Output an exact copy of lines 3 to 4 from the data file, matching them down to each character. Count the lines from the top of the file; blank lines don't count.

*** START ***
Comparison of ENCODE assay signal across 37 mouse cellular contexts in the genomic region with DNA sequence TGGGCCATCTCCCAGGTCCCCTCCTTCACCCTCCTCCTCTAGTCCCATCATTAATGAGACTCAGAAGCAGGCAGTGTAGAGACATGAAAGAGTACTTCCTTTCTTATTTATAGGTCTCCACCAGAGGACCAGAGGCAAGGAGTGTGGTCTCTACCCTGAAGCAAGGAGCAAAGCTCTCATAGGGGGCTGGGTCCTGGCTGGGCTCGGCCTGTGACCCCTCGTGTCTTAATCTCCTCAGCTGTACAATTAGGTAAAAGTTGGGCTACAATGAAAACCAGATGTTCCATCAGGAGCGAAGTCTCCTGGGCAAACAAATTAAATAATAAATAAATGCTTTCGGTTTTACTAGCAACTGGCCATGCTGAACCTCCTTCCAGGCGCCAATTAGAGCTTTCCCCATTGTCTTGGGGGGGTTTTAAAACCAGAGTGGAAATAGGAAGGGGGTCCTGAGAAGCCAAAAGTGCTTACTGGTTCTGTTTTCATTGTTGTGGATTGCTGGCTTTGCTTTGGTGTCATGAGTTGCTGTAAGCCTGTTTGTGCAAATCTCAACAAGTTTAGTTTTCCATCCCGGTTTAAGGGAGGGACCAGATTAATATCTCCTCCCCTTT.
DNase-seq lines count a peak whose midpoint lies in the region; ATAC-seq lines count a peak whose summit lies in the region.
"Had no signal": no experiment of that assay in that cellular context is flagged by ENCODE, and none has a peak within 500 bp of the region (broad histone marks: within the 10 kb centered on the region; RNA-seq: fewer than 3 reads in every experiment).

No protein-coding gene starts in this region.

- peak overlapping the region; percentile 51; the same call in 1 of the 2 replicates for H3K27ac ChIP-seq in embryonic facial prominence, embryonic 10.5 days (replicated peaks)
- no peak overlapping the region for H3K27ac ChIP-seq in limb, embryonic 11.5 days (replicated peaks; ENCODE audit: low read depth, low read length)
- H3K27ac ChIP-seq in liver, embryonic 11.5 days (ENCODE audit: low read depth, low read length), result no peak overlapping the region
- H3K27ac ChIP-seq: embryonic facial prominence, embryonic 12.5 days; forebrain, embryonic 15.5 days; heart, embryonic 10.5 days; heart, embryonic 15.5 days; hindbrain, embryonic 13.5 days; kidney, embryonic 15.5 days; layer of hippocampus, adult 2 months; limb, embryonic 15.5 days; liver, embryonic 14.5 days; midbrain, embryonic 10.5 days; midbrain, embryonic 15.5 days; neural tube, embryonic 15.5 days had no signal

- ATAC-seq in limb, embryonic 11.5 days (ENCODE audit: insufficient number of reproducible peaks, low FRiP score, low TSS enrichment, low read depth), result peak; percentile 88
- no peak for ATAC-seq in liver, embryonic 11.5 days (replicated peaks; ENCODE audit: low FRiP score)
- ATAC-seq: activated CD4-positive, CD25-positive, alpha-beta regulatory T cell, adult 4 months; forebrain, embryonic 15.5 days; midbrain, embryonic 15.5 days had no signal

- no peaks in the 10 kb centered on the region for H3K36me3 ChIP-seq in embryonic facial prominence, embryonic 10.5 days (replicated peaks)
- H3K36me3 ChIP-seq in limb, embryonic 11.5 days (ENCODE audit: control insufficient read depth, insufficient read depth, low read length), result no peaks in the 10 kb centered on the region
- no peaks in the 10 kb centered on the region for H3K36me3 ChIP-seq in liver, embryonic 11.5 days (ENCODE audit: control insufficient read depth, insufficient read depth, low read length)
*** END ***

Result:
"Had no signal": no experiment of that assay in that cellular context is flagged by ENCODE, and none has a peak within 500 bp of the region (broad histone marks: within the 10 kb centered on the region; RNA-seq: fewer than 3 reads in every experiment).

No protein-coding gene starts in this region.